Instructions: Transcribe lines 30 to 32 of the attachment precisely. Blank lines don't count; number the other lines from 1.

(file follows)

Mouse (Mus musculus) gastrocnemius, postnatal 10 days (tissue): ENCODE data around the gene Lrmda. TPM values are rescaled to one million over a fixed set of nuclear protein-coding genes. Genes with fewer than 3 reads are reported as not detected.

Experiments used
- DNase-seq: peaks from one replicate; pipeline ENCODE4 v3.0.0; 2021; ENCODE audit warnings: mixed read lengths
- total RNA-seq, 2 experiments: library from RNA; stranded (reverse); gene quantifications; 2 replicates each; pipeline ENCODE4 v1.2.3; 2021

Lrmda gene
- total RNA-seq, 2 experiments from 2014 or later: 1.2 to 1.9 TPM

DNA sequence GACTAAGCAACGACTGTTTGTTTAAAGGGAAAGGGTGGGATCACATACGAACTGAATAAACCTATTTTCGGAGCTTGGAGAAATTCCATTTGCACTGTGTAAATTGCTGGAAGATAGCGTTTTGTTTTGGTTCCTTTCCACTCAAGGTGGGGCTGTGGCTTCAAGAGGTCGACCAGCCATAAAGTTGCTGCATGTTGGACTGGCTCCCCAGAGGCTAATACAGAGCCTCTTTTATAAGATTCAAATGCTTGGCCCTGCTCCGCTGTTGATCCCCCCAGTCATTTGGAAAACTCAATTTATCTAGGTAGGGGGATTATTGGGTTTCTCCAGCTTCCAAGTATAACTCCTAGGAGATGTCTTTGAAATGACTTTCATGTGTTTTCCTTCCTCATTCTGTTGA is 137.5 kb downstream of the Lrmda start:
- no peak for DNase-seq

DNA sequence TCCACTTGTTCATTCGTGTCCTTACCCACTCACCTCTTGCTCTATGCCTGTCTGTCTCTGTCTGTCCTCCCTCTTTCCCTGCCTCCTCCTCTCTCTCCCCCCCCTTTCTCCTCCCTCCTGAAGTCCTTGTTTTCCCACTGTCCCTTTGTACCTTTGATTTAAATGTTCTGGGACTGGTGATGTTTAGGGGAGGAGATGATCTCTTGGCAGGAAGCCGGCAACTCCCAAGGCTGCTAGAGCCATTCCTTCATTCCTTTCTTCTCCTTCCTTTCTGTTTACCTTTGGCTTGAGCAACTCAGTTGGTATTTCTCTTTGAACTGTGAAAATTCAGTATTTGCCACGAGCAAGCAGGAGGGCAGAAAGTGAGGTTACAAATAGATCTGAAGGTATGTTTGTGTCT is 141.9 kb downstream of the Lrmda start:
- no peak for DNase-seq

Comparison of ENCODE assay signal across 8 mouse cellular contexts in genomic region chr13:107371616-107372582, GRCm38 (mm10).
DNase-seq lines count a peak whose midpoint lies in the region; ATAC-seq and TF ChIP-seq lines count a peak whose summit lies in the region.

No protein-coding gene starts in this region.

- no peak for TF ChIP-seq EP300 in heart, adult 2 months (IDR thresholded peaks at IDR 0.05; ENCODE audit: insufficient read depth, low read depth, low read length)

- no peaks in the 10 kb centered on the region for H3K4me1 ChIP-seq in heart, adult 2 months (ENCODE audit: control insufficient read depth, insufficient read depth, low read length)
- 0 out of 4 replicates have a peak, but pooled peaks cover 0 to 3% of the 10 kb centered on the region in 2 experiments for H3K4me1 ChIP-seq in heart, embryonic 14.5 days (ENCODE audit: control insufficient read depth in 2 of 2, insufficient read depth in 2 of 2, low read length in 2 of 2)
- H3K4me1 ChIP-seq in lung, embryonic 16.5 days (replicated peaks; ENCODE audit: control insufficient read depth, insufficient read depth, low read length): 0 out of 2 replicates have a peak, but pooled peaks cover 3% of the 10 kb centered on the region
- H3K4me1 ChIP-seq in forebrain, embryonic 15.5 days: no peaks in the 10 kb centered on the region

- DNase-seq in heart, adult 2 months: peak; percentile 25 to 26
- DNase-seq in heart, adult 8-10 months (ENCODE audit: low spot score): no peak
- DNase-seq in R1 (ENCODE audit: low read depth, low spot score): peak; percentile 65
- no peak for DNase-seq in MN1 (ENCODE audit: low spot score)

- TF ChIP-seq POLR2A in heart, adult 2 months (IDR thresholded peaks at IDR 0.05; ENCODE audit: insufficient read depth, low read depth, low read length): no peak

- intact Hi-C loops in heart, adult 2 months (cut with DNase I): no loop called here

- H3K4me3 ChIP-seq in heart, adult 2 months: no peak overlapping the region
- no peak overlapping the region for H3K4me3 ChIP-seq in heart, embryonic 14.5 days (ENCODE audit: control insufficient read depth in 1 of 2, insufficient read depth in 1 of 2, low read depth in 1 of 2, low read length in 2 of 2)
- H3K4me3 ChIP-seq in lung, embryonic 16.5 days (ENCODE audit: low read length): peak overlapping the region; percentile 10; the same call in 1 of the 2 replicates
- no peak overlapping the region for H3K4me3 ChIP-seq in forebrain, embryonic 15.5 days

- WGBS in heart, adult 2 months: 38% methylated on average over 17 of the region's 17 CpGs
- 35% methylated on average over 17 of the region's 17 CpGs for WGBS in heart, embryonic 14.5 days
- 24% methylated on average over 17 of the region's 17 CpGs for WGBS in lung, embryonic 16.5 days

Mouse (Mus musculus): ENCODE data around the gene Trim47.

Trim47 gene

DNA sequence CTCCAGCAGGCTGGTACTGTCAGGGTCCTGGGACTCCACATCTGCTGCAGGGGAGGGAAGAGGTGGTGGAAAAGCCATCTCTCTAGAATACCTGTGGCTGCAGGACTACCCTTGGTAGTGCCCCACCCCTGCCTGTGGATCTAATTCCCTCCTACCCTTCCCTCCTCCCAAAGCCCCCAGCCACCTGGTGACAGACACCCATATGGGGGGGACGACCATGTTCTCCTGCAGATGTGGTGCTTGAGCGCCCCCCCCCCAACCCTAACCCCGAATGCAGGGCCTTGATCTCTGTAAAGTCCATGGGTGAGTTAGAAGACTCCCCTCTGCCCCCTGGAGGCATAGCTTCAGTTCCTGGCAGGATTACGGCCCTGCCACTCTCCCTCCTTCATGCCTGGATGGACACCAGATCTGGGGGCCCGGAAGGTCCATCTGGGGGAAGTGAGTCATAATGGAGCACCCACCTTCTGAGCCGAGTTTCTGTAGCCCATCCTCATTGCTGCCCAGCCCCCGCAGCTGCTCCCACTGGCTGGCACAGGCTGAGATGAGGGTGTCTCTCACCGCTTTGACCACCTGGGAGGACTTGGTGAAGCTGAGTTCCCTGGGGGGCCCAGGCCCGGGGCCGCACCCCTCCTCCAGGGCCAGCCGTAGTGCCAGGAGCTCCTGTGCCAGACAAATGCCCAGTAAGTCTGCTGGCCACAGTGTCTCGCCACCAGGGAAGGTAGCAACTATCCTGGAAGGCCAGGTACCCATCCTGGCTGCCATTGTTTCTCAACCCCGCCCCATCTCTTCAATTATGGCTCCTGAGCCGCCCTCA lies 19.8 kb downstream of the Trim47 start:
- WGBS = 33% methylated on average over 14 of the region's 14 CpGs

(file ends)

- 35% methylated on average over 17 of the region's 17 CpGs for WGBS in heart, embryonic 14.5 days
- 24% methylated on average over 17 of the region's 17 CpGs for WGBS in lung, embryonic 16.5 days

Mouse (Mus musculus): ENCODE data around the gene Trim47.